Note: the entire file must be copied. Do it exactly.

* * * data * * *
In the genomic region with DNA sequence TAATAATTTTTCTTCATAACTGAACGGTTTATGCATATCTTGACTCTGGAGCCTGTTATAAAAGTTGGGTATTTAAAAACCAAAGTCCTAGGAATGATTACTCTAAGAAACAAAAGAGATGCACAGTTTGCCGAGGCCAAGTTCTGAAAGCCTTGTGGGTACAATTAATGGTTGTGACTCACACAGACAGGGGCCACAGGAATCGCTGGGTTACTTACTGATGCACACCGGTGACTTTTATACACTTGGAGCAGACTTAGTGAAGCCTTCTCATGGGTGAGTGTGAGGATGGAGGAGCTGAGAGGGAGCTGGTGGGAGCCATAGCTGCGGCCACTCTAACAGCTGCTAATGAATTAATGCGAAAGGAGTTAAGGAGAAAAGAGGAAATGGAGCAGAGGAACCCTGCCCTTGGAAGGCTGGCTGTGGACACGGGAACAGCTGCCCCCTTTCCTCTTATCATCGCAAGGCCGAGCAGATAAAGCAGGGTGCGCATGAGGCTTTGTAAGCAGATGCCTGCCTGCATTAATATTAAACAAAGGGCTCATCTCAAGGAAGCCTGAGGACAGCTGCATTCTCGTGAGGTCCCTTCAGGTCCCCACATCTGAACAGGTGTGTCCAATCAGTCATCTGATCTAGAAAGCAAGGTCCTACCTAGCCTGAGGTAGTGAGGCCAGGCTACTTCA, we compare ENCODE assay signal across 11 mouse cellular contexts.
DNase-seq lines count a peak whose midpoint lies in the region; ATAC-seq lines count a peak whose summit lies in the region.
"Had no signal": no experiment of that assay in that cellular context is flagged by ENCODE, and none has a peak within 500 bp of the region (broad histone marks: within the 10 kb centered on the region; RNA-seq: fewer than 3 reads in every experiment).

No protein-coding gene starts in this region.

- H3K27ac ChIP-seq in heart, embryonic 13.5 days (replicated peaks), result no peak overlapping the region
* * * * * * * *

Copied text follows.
In the genomic region with DNA sequence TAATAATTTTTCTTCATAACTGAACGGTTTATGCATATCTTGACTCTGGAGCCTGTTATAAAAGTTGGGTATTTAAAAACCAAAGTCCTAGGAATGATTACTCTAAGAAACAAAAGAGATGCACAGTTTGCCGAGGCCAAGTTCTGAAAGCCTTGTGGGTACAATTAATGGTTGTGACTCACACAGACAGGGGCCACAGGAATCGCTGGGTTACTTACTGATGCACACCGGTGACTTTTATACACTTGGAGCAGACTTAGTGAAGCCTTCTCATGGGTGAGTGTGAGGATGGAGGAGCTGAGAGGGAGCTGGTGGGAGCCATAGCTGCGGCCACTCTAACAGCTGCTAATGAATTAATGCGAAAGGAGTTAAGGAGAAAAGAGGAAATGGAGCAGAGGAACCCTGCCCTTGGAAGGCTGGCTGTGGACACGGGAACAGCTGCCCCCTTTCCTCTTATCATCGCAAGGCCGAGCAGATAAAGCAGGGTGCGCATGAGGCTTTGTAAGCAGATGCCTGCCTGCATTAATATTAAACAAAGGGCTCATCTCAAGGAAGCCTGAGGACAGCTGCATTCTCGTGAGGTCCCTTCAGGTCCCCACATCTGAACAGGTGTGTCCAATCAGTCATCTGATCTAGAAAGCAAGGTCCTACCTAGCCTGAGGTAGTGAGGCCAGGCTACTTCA, we compare ENCODE assay signal across 11 mouse cellular contexts.
DNase-seq lines count a peak whose midpoint lies in the region; ATAC-seq lines count a peak whose summit lies in the region.
"Had no signal": no experiment of that assay in that cellular context is flagged by ENCODE, and none has a peak within 500 bp of the region (broad histone marks: within the 10 kb centered on the region; RNA-seq: fewer than 3 reads in every experiment).

No protein-coding gene starts in this region.

- H3K27ac ChIP-seq in heart, embryonic 13.5 days (replicated peaks), result no peak overlapping the region